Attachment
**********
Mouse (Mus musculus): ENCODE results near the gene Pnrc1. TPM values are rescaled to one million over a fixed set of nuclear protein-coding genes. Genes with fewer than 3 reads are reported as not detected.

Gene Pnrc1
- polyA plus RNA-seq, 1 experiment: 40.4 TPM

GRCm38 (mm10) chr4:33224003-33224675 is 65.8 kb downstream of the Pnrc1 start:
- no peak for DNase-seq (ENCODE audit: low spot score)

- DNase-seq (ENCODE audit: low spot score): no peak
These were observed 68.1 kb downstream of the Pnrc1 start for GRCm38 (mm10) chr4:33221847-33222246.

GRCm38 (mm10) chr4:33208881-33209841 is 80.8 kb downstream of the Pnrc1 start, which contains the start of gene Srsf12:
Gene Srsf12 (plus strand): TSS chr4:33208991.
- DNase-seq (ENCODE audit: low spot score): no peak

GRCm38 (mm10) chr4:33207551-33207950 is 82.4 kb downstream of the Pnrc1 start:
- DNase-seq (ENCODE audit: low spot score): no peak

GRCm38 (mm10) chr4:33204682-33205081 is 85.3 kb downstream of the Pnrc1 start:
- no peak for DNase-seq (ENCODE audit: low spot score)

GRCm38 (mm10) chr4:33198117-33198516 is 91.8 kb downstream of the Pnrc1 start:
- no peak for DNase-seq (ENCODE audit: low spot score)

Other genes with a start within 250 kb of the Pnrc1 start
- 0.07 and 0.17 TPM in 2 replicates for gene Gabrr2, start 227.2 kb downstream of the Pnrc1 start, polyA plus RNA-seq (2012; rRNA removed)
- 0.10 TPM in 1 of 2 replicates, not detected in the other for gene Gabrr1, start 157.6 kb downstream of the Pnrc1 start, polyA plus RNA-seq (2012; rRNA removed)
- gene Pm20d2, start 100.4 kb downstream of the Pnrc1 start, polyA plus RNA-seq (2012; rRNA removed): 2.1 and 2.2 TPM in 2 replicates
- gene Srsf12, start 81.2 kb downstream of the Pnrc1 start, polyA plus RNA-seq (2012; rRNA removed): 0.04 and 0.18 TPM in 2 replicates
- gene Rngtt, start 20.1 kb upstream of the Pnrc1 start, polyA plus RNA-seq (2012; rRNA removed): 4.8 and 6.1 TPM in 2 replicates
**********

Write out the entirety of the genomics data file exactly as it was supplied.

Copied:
Mouse (Mus musculus): ENCODE results near the gene Pnrc1. TPM values are rescaled to one million over a fixed set of nuclear protein-coding genes. Genes with fewer than 3 reads are reported as not detected.

Gene Pnrc1
- polyA plus RNA-seq, 1 experiment: 40.4 TPM

GRCm38 (mm10) chr4:33224003-33224675 is 65.8 kb downstream of the Pnrc1 start:
- no peak for DNase-seq (ENCODE audit: low spot score)

- DNase-seq (ENCODE audit: low spot score): no peak
These were observed 68.1 kb downstream of the Pnrc1 start for GRCm38 (mm10) chr4:33221847-33222246.

GRCm38 (mm10) chr4:33208881-33209841 is 80.8 kb downstream of the Pnrc1 start, which contains the start of gene Srsf12:
Gene Srsf12 (plus strand): TSS chr4:33208991.
- DNase-seq (ENCODE audit: low spot score): no peak

GRCm38 (mm10) chr4:33207551-33207950 is 82.4 kb downstream of the Pnrc1 start:
- DNase-seq (ENCODE audit: low spot score): no peak

GRCm38 (mm10) chr4:33204682-33205081 is 85.3 kb downstream of the Pnrc1 start:
- no peak for DNase-seq (ENCODE audit: low spot score)

GRCm38 (mm10) chr4:33198117-33198516 is 91.8 kb downstream of the Pnrc1 start:
- no peak for DNase-seq (ENCODE audit: low spot score)

Other genes with a start within 250 kb of the Pnrc1 start
- 0.07 and 0.17 TPM in 2 replicates for gene Gabrr2, start 227.2 kb downstream of the Pnrc1 start, polyA plus RNA-seq (2012; rRNA removed)
- 0.10 TPM in 1 of 2 replicates, not detected in the other for gene Gabrr1, start 157.6 kb downstream of the Pnrc1 start, polyA plus RNA-seq (2012; rRNA removed)
- gene Pm20d2, start 100.4 kb downstream of the Pnrc1 start, polyA plus RNA-seq (2012; rRNA removed): 2.1 and 2.2 TPM in 2 replicates
- gene Srsf12, start 81.2 kb downstream of the Pnrc1 start, polyA plus RNA-seq (2012; rRNA removed): 0.04 and 0.18 TPM in 2 replicates
- gene Rngtt, start 20.1 kb upstream of the Pnrc1 start, polyA plus RNA-seq (2012; rRNA removed): 4.8 and 6.1 TPM in 2 replicates